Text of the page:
In response to the government's refusal to meet their conditions, the Plataforma por la Defensa de la Salud y la Educación, announced an "alternative dialogue" that will be conducted next week without government participation. (Criterio) In the meantime protests are slated to continue today. (Tiempo)
A Nacla report delves into the controversy and how it's reignited calls for the president’s resignation. Protesters have also been spurred by recent revelations linking JOH to U.S. drug trafficking investigations, reports Criterio. (See May 31's briefs.)
Tensions escalated amid ongoing anti-corruption protests in Haiti. Demonstrators are demanding President Jovenel Moïse's resignation. (See yesterday's briefs.) Port-au-Prince demonstrators barricaded roads, set tires on fire, and attacked a radio station. Late last night a well-known radio journalist was killed. Several of the attacks in recent days have singled out journalists, reports the Miami Herald. Protest organizers called for a national strike today, reports Voice of America. Much of the capital was paralyzed by a strike call yesterday as well, reports Al Jazeera.
Protests are focused on misused funds from a Venezuelan subsidized oil program meant to finance development policies. But the case of the Port-au-Prince Delmas viaduct demonstrates "just how difficult it will be to ensure justice and accountability in Haiti – and abroad," according to a CEPR report. "It’s not just the Haitian government that may be reticent about following the money. The implications of the Petrocaribe scandal in Haiti are vast and extend far beyond the country’s own borders and its own political class."
Armed gangs have essentially taken over Haiti's Artibonite Valley, an unintended consequence of tariff decisions 30 years ago that destroyed local agricultural economy, reports Bloomberg.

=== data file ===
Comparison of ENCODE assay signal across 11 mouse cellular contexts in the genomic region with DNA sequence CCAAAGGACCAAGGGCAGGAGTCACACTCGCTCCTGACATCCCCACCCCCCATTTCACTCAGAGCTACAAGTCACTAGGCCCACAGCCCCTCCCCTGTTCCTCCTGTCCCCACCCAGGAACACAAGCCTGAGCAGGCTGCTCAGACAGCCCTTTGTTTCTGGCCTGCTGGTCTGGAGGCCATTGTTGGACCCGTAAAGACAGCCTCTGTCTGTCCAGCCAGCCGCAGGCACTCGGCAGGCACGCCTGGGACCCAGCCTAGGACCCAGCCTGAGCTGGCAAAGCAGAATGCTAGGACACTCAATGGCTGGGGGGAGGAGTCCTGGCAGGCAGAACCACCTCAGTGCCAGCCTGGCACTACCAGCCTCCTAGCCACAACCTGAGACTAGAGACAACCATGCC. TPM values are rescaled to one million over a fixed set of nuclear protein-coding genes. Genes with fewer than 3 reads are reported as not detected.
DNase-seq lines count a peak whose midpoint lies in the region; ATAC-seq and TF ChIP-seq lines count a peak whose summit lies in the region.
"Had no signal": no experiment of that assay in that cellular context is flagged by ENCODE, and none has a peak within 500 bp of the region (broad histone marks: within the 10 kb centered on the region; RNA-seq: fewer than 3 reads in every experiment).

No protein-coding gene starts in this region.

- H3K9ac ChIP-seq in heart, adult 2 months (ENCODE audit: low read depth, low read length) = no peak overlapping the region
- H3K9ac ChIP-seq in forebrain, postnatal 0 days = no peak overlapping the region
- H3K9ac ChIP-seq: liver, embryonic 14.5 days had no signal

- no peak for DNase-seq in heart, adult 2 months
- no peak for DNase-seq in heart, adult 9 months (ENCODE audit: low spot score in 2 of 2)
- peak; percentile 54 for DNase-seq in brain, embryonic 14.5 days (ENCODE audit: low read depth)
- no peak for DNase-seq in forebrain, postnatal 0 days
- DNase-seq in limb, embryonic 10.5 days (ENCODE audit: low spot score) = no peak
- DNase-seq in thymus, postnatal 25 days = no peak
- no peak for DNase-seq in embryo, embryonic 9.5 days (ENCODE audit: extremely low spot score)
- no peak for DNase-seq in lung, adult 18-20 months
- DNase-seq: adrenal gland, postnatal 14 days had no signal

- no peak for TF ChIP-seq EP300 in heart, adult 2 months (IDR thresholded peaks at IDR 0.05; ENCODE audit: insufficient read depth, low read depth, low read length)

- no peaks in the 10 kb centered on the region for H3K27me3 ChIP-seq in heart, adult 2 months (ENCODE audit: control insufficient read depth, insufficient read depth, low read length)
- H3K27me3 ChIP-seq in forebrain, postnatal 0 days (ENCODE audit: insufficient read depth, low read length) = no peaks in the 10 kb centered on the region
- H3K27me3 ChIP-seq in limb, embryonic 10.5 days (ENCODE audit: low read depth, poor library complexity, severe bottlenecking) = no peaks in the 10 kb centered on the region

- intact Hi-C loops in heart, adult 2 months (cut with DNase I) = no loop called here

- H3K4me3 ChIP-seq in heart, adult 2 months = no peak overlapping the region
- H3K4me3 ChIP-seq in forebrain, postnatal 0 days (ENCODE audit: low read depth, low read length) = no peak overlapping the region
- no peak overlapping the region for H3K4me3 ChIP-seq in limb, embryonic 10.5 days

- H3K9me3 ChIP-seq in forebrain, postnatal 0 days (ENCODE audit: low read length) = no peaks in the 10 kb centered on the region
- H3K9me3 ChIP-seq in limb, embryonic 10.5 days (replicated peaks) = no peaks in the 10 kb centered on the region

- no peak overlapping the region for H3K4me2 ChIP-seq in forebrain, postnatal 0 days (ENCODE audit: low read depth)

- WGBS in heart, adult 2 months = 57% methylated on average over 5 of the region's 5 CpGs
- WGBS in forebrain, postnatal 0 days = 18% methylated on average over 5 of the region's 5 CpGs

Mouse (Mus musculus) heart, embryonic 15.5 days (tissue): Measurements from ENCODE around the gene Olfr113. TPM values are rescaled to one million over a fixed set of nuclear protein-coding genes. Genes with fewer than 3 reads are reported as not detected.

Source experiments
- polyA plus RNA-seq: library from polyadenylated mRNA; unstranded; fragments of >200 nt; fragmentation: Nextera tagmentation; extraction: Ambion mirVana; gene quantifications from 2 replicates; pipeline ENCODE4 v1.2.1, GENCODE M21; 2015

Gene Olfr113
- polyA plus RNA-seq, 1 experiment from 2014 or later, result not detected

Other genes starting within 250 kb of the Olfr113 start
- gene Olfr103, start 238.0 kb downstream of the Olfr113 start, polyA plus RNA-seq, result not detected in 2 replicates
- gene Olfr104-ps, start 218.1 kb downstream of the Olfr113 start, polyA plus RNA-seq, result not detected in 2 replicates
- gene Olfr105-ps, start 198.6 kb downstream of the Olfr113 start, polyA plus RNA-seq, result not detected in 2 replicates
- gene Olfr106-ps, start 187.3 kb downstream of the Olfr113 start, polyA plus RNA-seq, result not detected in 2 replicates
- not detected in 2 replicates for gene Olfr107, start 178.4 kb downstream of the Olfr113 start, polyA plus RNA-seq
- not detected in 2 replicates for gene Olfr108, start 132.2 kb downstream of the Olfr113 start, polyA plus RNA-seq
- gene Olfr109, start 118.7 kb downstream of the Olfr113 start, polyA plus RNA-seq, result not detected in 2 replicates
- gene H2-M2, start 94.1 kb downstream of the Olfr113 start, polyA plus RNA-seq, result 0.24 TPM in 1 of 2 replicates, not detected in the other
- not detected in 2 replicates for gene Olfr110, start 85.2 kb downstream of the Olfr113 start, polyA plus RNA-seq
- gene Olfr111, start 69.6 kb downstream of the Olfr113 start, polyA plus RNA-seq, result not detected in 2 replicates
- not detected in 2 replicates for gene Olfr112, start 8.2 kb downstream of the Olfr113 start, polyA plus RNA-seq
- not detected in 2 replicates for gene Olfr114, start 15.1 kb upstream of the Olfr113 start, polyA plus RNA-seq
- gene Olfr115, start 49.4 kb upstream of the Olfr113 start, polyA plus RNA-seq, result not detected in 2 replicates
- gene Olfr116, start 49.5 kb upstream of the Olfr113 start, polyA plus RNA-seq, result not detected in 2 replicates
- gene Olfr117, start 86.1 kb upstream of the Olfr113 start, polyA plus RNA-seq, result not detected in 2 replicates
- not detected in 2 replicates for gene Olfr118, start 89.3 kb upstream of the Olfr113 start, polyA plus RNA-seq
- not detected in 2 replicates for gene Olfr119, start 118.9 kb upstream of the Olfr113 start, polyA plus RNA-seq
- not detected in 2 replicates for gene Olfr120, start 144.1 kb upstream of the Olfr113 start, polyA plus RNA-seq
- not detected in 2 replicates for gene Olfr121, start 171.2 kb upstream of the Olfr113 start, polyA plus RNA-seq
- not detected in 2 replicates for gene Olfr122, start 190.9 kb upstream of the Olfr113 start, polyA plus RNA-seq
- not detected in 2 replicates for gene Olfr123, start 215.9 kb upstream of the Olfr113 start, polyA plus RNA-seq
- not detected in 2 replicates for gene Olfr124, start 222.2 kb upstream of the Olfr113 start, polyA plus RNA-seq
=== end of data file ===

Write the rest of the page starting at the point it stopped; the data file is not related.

There were “serious problems with the culture, morale and behaviour” of Oxfam staff in Haiti. A new damning investigation by the Charity Commission found that Oxfam failed to disclose allegations of child abuse, reports the Guardian.
Mexican foreign minister Marcelo Ebrard said yesterday that no secret immigration deal existed between his country and the United States, reports the New York Times. This directly contradicted U.S. President Donald Trump’s claim on Twitter that a “fully signed and documented” agreement would soon be revealed. (See yesterday's post.)
The outlook is bad for Guatemalan's ahead of Sunday's presidential election -- anti-corruption crusader Thelma Aldana has been kept out of the running by a court order, which threatens the country's ongoing efforts to route out entrenched corruption. Social pressure -- through activism and mobilization -- is the only way to protect Guatemala's U.N. backed international anti-impunity commission, whose mission will otherwise end in September, writes Alvaro Montenegro in a New York Times Español op-ed.
Colombia’s House of Representatives is debating a measure to censure the country’s defense minister, in the wake of revelations that army commanders were ordered to boost kill rates. (New York Times)
El Salvador's new -- young -- president, Nayib Bukele, is using Twitter for many of his first moves, including firing relatives of his predecessor, Salvador Sánchez Céren, reports Reuters.